Reports

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Medical practitioners workforce 2015 

There were over 100,000 medical practitioners registered in Australia in 2015. Of this total, around 88,000 were employed in medicine, working an average of 42 hours per week. Among those employed, 2 in every 5 medical practitioners were women; 1 in every 4 was aged 55 or over.

Nursing and midwifery workforce 2015 

There were over 360,000 nurses and midwives registered in Australia in 2015. Of this total, over 305,000 were employed in nursing or midwifery, working an average of 33.5 hours per week. Among those employed, 9 in every 10 nurses and midwives were women; 2 in every 5 were aged 50 or over.

Spatial distribution of the supply of the clinical health workforce 2014: relationship to the distribution of the Indigenous population 

This report uses a new measure developed by the Australian Institute of Health and Welfare—the Geographically-adjusted Index of Relative Supply (GIRS)—to examine the geographic supply of the clinical health workforce in seven key professions with particular relevance to Indigenous Australians. These professions were general practitioners, nurses, midwives, pharmacists, dentists, psychologists and optometrists. Areas with lower GIRS scores are more likely to face workforce supply challenges than those with higher GIRS scores. The GIRS scores were compared with the distribution of the Indigenous population to assess the extent to which Indigenous people live in areas with lower relative levels of workforce supply.

Eye health workforce in Australia 

This report presents the latest available data on the eye health workforce in Australia. It also provides a baseline for reporting against workforce capacity indicators. In 2011, the latest year for which data were available for most professions, there were over 800 ophthalmologists, around 4,000 optometrists and over 6,000 allied ophthalmic personnel (orthoptists, optical dispensers, optical mechanics, orientation and mobility specialists and occupational therapists specialising in eye health) in the eye health workforce.

Medical workforce 2012 

The supply of employed medical practitioners in Australia increased from 323.2 to 355.6 full-time equivalent practitioners per 100,000 population between 2008 and 2012, which reflected a 16.4% rise in employed practitioner numbers. Women made up 37.9% of practitioners in 2012 compared with 34.9% in 2008.

Dental workforce 2012 

The number of dental practitioners registered in Australia in 2012 was 19,462, of whom 14,687 (75.5%) were dentists. The supply of employed dentists increased slightly from 55.4 to 56.9 full-time equivalent practitioners per 100,000 population between 2011 and 2012, which reflected a 5.3% increase in dentists. The gender balance continued to shift, with women making up 36.5% of dentists in 2012 compared with 35.2% in 2011. The average hours worked each week by dentists decreased slightly from 37.3 to 37.0; and those working part time increased from 30.8% to 31.7%.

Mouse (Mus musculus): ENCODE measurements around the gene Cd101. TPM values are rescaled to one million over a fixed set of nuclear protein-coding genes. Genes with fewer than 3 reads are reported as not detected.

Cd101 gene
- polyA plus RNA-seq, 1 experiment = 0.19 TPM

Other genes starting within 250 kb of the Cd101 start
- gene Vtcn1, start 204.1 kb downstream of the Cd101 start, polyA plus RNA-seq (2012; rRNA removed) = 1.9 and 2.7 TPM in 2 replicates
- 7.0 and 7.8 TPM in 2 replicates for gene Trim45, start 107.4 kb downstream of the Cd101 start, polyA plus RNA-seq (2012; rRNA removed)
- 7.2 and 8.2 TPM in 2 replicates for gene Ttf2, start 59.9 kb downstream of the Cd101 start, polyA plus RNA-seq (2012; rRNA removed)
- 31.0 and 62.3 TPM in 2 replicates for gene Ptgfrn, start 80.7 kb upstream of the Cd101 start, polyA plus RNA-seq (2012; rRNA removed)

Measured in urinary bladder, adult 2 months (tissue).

Nursing and midwifery workforce 2012 

This report outlines the workforce characteristics of nurses and midwives in 2012. Between 2008 and 2012, the number of nurses and midwives employed in nursing or midwifery increased by 7.5%, from 269,909 to 290,144. During this period, nursing and midwifery supply increased by 0.5%, from 1,117.8 to 1,123.6 full-time equivalent nurses and midwives per 100,000 population. In 2012, the proportion of employed nurses and midwives aged 50 or older was 39.1%, an increase from 35.1% in 2008.

Allied health workforce 2012 

This report outlines the workforce characteristics of 11 allied health practitioners for 2011 and 2012. In 2012, more than 4 in 5 registered practitioners were actively employed in their profession (from 76.2% for psychologists to 92.3% for podiatrists). For most professions there were more women than men employed. The average working week for employed practitioners ranged from 31.8 hours for Chinese medicine practitioners to 40.5 hours for Aboriginal and Torres Strait Islander health practitioners.

Dental workforce 2011 

The number of dental practitioners registered in Australia in 2011 was 18,803, of whom 14,179 were dentists. The supply of employed dentists increased from 50.9 to 56.1 full-time equivalent practitioners per 100,000 population between 2006 and 2011, which reflected a 22.4% increase in dentists. The gender balance continued to shift, with women making up 35.6% of dentists in 2011 compared with 29.0% in 2006. The average hours worked each week by dentists decreased slightly from 38.5 to 37.4.

Medical workforce 2011 

The supply of employed medical practitioners in Australia increased from 344.6 to 381.4 full-time equivalent practitioners per 100,000 population between 2007 and 2011, which reflected a 10.7% rise in practitioner numbers. The gender balance continued to shift, with women making up 37.6% of practitioners in 2011 compared with 34% in 2007. Specialists-in-training in the public sector worked the most average hours per week (47.6) while general practitioners in the public sector worked the least (20.5).

Nursing and midwifery labour force 2009 

The supply of nurses increased by 6.2% between 2005 and 2009, from 1,040 full time equivalent (FTE) nurses per 100,000 population to 1,105 FTE nurses based on a 38-hour week. This was mainly a result of both a 13.3% increase in the number of employed nurses, and a 0.9% increase in the average hours they worked over this period. Nursing continued to be a female dominated profession, with females comprising 90.4% of employed nurses in 2009 (down slightly from 92.1% in 2005).